UNU-WIDER Exhibition at the LDC5 Conference 5-9 March 2023

On 5–9 March 2023, world leaders, parliamentarians, CSOs, the private sector, and youth representatives gather in Doha, Qatar, to the 5th United Nations Conference on the Least Developed Countries (LDCs). The conference discusses how to help LDCs graduate from the category and reach the Sustainable Development Goals (SDGs). UNU-WIDER contributes to the conference by presenting its research and capacity development collaboration in LDCs through an in-person and online exhibition.

Exhibition walls displayed as a 3D imageThe exhibition combines photo, video, and infographic material with our research results from LDCs. Photo stories explain how we support the implementation of the Doha Programme of Action in our partner countries, a map highlights our research results from LDCs, and video clips show our work in leveraging research, developing local capacities, and providing policy advice to support developing countries in designing better and more inclusive policies.

Strengthening capacity to produce high-quality poverty analysis

The WIDER impact – our work in LDCs

Photo by Mbuto Machili / UNU-WIDER

The Inclusive growth in Mozambique programme is a partnership through which UNU-WIDER supports and develops the capacities of the Ministry of Economy and Finance of Mozambique in producing high-quality government-led poverty and inequality analysis. Today, the Government of Mozambique uses the jointly calculated multidimensional poverty index as a budgeting criterion at the province level.

‘The studies help us identify the biggest deprivations in different provinces and districts, and, from there, guide policies and better allocate resources.’
Enilde Sarmento, Director, National Directorate of Economic and Development Policies, Ministry of Economy and Finance of Mozambique

Co-producing evidence on youth and labour markets in Mozambique

The WIDER impact – our work in LDCs

Photo by Mbuto Machili / UNU-WIDER

Every year, around 500,000 young Mozambicans strive to enter the labour market. Two surveys produced in collaboration with the Ministry of Labour and Social Security of Mozambique investigating the transition into the world of work by university, and technical and vocational education and training (TVET) graduates show that the Mozambican economy has difficulties in absorbing its most qualified labour force.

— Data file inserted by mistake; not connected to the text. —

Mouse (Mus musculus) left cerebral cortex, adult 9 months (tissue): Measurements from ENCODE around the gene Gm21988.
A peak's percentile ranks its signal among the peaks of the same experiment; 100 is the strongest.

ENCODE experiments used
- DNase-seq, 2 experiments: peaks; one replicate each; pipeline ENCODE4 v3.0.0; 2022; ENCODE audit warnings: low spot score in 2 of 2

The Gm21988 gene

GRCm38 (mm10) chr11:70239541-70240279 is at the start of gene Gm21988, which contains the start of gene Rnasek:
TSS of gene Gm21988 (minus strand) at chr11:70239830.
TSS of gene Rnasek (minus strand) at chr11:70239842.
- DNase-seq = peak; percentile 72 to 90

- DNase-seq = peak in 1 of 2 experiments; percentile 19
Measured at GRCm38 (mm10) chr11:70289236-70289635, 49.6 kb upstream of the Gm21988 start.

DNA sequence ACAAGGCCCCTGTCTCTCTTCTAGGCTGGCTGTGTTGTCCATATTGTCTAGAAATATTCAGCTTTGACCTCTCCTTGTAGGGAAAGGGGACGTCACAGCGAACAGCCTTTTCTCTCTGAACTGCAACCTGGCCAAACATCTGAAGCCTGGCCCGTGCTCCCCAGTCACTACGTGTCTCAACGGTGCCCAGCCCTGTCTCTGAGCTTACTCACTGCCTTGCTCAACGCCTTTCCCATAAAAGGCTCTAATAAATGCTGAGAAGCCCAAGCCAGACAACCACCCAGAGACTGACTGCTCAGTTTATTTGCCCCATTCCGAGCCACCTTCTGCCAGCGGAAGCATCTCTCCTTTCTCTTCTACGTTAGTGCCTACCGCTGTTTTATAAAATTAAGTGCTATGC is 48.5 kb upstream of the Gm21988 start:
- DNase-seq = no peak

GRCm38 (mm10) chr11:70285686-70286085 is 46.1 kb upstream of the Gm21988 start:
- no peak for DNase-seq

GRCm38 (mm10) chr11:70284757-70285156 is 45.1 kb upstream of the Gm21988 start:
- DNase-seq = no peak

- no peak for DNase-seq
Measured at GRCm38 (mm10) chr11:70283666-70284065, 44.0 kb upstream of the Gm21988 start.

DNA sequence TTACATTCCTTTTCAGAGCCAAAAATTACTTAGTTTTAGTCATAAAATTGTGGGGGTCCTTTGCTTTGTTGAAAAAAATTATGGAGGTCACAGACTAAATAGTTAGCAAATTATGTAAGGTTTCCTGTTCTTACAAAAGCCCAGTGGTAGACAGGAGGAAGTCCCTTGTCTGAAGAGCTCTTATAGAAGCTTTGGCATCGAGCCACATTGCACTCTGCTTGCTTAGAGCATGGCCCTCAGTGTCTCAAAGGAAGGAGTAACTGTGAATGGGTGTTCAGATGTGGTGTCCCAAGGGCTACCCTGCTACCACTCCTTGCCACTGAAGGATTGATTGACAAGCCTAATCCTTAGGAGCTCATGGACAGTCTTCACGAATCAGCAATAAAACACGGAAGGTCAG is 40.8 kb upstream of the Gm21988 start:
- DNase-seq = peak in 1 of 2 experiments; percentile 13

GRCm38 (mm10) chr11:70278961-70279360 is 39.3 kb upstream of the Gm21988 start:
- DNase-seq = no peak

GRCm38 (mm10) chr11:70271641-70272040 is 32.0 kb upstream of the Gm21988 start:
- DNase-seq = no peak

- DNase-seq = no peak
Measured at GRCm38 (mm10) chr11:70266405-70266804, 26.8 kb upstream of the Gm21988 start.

'The two reports are widely used by government institutions. They allowed us to identify the problems that our youth face in entering the job market and help us in improving our interventions.’
Assa Guambe, Director, National Directorate for Labour Market Observation, Ministry of Labour and Social Security of Mozambique

Partnering in developing a policy-relevant simulation tool and analysis

The WIDER impact – our work in LDCs

Photo by Milton Mayz / UNU-WIDER

Which tax policies work best to generate revenues needed for poverty reduction? Are existing social security arrangements effective in cushioning against crises?

UNU-WIDER’s SOUTHMOD programme works in six LDC countries — Ethiopia, Mozambique, Rwanda, Tanzania, Uganda and Zambia — to strengthen capacities in tailored microeconomic analysis and policy formulation.

‘The policy analyses conducted with UGAMOD model have not only been used by revenue authorities but have also informed decision-making in Uganda.’
Ronald Waiswa, Supervisor, Research and Policy Analysis, Uganda Revenue Authority

Sustainable development solutions for Tanzania – strengthening research to achieve SDGs

The WIDER impact – our work in LDCs

Photo by Imani Nsamila / UNU-WIDER

In Tanzania, UNU-WIDER has, in collaboration with UONGOZI Institute, produced a significant body of research on sustainable development in the country. 50% of the authors of the studies were local early career researchers.

Research findings reveal, e.g., that in Tanzania gender gaps in labour participation have declined, that Tanzania should aim to negotiate new arrangements within regional trade agreements to boost growth, and that the East African Community (EAC) is yet to unlock its potential.